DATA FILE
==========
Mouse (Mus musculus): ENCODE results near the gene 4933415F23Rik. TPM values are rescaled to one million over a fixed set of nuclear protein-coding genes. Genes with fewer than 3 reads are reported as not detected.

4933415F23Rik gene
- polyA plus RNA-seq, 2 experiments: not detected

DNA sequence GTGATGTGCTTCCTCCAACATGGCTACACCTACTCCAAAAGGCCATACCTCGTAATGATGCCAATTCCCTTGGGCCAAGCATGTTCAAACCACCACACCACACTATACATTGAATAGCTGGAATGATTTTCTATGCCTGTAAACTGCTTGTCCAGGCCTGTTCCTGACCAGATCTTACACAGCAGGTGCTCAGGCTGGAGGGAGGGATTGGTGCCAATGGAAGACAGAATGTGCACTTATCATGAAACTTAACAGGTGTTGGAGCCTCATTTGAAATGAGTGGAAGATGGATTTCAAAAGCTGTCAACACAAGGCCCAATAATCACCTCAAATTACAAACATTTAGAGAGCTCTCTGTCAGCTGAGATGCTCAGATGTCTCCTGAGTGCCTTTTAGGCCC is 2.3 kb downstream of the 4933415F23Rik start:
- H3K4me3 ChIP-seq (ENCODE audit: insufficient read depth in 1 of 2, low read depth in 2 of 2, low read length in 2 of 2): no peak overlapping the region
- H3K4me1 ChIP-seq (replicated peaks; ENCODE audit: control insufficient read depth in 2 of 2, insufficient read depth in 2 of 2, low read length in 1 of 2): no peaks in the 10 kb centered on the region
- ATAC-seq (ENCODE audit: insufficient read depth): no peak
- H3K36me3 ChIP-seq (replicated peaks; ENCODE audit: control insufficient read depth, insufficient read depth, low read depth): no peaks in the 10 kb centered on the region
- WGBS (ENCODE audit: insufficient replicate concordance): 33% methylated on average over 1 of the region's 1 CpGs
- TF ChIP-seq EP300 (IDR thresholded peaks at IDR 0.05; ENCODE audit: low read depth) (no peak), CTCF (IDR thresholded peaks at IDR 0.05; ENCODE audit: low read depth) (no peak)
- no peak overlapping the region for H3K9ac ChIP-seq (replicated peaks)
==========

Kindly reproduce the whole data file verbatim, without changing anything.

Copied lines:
Mouse (Mus musculus): ENCODE results near the gene 4933415F23Rik. TPM values are rescaled to one million over a fixed set of nuclear protein-coding genes. Genes with fewer than 3 reads are reported as not detected.

4933415F23Rik gene
- polyA plus RNA-seq, 2 experiments: not detected

DNA sequence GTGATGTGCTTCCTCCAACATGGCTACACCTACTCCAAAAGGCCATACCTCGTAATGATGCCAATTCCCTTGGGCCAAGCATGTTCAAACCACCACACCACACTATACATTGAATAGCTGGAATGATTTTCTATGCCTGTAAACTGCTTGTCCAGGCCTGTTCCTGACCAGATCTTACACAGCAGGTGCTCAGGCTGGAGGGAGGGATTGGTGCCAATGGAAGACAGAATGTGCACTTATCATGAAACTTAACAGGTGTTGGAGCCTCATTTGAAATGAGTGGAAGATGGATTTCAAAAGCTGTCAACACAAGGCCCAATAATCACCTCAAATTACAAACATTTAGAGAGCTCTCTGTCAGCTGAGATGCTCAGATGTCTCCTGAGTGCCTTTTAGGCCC is 2.3 kb downstream of the 4933415F23Rik start:
- H3K4me3 ChIP-seq (ENCODE audit: insufficient read depth in 1 of 2, low read depth in 2 of 2, low read length in 2 of 2): no peak overlapping the region
- H3K4me1 ChIP-seq (replicated peaks; ENCODE audit: control insufficient read depth in 2 of 2, insufficient read depth in 2 of 2, low read length in 1 of 2): no peaks in the 10 kb centered on the region
- ATAC-seq (ENCODE audit: insufficient read depth): no peak
- H3K36me3 ChIP-seq (replicated peaks; ENCODE audit: control insufficient read depth, insufficient read depth, low read depth): no peaks in the 10 kb centered on the region
- WGBS (ENCODE audit: insufficient replicate concordance): 33% methylated on average over 1 of the region's 1 CpGs
- TF ChIP-seq EP300 (IDR thresholded peaks at IDR 0.05; ENCODE audit: low read depth) (no peak), CTCF (IDR thresholded peaks at IDR 0.05; ENCODE audit: low read depth) (no peak)
- no peak overlapping the region for H3K9ac ChIP-seq (replicated peaks)